""Several years later, they can't even close the deal against the rebel uprising there,""

    Sounds like our tryst in Iraq and Afghanistan.

  • a tandem||

    "they cant even close the deal on uprising" is utterly absurd comment. I spent six months in Yemen with a major NGO. It is 14th century in attitude, has deep tribal loyalty, and every man woman and child is heavily armed.

    Nothing could be more idiotic and a worse strawman than to set the bar for Saudi or anyone else to have totally "ended" an insurgency there which is essentially permanent. The Saudi goal is to reduce how much it effects them, and to say they should just do nothing, just lay back and let themselves get screwed is just not sober.

    Same with the strawman implications on Afghanistan and to some degree with Iraq. The goal was to deter state level support of major, across hemispheres global reach, large scale terrorism. That was largely accomplished. In the range of actins to reduce the slam dunk probability of this occurring again ALL the choices were bad. doing nothing was the worst.

    did we test the embargo and no fly in Iraq, which easily killed more Iraqi children than the war, on democratizing and fully normalizing Iraq? The concept of normalizing and democratizing Afghanistan was distant and low probability secondary target outcome.

  • Rhywun||

    I believe the state shouldn't be selling weapons to anyone - it's totally immoral. Jobs and whatnot are just a red herring.

  • a tandem||

    You say it is immoral but your alternative to government involvement is no government involvement. And your suggestion is any and all US arms makers/vendors being to sell any and all foreign governments with no US government involvement/oversight?

  • ||

    And your suggestion is any and all US arms makers/vendors being to sell any and all foreign governments with no US government involvement/oversight?

    Absofuckingloutely.

    First, a system with State oversight is no guarantee of anything, except that my tax money continues to be used on weapons that will be used on people who've never aggressed against me. Any moral choice has been taken from me.

    In a more free arms market, I'm able to withhold my support of businesses that sell in a manner I deem irresponsible.

  • a tandem||

    I get that. But keep in mind modern weaponry costs have huge R&D that is why selling recent but not current prior gen reduces costs. So to some degree, as far as what business you support it is more likely you will be forced to support those business more, not less as you will have to put more money into them in your tax funding of US defense armaments and equipment spending.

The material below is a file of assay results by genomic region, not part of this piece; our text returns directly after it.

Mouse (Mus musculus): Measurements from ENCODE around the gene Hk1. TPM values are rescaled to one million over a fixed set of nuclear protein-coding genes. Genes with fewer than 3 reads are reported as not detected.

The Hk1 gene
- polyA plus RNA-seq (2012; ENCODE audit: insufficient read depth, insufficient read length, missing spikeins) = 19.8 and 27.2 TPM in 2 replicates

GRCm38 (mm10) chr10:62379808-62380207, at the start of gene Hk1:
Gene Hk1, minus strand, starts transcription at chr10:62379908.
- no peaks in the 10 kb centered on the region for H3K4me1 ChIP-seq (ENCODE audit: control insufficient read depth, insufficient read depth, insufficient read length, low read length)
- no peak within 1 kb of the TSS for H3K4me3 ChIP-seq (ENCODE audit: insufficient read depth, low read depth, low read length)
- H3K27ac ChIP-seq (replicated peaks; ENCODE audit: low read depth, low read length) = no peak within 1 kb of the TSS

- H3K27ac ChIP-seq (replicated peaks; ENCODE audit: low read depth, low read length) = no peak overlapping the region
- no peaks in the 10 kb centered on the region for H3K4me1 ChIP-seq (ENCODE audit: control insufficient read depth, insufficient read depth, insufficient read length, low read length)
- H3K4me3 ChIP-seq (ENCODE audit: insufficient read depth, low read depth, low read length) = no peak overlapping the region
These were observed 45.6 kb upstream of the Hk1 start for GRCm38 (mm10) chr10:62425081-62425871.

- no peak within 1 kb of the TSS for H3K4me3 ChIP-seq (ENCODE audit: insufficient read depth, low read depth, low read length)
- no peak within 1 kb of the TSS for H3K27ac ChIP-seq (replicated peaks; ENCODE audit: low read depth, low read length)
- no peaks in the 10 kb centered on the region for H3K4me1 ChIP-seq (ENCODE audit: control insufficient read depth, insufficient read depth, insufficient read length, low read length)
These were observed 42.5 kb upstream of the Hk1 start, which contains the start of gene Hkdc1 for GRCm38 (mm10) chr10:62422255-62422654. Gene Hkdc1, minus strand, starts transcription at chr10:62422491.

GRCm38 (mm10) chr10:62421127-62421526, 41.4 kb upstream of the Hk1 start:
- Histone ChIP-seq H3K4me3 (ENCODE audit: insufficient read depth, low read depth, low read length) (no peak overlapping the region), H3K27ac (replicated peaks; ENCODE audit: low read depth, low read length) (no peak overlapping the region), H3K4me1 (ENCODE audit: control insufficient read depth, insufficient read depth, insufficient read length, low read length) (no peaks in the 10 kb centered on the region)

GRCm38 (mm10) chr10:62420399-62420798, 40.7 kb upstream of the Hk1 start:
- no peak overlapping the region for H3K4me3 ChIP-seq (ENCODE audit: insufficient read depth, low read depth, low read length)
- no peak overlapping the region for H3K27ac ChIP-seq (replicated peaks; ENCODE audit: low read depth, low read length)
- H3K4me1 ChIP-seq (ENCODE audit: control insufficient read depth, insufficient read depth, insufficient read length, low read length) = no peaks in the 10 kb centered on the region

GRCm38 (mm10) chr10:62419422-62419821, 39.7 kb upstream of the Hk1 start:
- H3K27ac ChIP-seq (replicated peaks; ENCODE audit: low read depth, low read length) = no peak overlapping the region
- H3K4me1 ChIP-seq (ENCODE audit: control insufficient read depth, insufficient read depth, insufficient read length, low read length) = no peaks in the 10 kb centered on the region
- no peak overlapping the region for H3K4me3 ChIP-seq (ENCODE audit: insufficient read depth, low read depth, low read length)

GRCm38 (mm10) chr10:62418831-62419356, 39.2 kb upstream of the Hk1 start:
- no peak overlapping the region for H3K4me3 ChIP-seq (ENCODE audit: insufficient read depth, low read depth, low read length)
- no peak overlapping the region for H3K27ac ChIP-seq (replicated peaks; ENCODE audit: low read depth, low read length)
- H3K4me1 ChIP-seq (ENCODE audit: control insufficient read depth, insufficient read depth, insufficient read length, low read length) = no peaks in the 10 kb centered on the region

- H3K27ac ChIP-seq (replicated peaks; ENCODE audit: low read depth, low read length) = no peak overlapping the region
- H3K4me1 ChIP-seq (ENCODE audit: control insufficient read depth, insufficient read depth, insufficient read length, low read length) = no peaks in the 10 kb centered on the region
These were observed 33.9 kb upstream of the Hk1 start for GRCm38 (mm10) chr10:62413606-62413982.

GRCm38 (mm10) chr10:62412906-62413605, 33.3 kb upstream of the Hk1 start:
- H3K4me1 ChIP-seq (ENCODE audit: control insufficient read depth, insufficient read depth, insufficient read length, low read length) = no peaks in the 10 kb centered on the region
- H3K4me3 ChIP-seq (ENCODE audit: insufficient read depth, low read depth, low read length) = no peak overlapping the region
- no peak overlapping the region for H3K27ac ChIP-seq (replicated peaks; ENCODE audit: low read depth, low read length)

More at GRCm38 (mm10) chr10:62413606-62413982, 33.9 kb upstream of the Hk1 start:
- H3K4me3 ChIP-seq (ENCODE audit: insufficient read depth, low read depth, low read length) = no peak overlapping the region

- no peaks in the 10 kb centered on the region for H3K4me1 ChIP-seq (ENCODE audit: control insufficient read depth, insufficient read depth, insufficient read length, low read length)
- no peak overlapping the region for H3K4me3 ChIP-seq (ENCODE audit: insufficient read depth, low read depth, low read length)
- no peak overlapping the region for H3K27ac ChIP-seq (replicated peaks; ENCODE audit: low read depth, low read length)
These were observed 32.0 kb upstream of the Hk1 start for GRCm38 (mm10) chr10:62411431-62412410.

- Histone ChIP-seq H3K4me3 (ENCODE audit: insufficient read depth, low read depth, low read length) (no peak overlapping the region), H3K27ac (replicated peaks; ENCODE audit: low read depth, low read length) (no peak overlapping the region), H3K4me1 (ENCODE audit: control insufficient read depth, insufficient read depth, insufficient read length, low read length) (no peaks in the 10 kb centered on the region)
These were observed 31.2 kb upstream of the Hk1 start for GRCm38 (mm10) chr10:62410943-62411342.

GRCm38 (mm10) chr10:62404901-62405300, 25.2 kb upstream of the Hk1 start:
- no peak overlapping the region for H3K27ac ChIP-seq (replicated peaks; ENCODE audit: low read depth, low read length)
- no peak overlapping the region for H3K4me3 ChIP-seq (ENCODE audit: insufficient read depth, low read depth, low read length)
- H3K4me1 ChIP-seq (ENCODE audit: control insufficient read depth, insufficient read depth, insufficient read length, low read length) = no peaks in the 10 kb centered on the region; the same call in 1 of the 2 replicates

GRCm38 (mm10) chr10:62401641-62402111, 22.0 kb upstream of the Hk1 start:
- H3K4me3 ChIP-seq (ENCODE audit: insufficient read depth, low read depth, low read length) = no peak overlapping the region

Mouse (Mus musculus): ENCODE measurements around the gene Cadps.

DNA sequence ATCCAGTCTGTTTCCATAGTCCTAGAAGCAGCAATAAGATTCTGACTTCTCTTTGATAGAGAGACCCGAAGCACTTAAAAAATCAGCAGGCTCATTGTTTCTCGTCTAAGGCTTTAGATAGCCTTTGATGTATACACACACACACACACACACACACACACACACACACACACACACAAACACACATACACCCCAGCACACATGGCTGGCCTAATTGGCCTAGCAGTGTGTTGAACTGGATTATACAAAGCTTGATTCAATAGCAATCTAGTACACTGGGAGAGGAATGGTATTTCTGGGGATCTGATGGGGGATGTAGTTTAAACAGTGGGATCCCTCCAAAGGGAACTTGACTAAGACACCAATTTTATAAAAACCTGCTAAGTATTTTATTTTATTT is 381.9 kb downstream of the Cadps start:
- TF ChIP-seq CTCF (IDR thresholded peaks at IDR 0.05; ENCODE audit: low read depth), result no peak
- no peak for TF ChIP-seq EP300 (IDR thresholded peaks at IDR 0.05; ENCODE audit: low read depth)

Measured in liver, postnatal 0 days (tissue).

In terms of withhold you support you also have no real idea what business are doing what, since the huge majority of value in any modern weapons system is scores if not hundred of vendors, contractors, designers, manufacturers on a single item and utterly opaque to you.

    Who makes the upholstery on an a CH-47? The brakes? The secondary circuit board on a Harpoon? and who makes each component on that board? Where is it put in by which subcontractor? Who makes the propeller on an LCS Frigate? The cooling systems?

  • NotAnotherSkippy||

    Who makes the propeller on an LCS Frigate?

    I'd prefer no one in this case. Navy really fucked that one up.

  • Rhywun||

    I didn't make any "suggestion". I simply stated a value judgement.

  • a tandem||

    That kind of value means you think No US citizen ought to be armed despite armed Us civilians preventing a while lot more crime than committed with them.

    On the nation state level and on the individual level being more weak makes victimization, be it state level war, insurgency or street crime victimization, more likely not less.

  • Rhywun||

    I specifically said "the state". You're putting words in my mouth that I never said.

  • ThomasD||

    Not seeing how sales of weapons, or anything else is inherently immoral.

    Do you oppose the state selling weapons to civilians via the CMP?

  • Rhywun||

    It is when the state is doing it.
    I oppose the state selling anything, to be honest.

  • NotAnotherSkippy||

    Ideally I want the state to sell as much of what it does as possible. That way I get to say no just like with any private entity in this "government controlled economy."

  • ThomasD||

    While I agree that government should not be in the business of selling much of anything that can be privately produced, in this case they aren't so much selling as sanctioning someone else's sales. Absent that sanction the manufacturers would be prohibited from making the sale.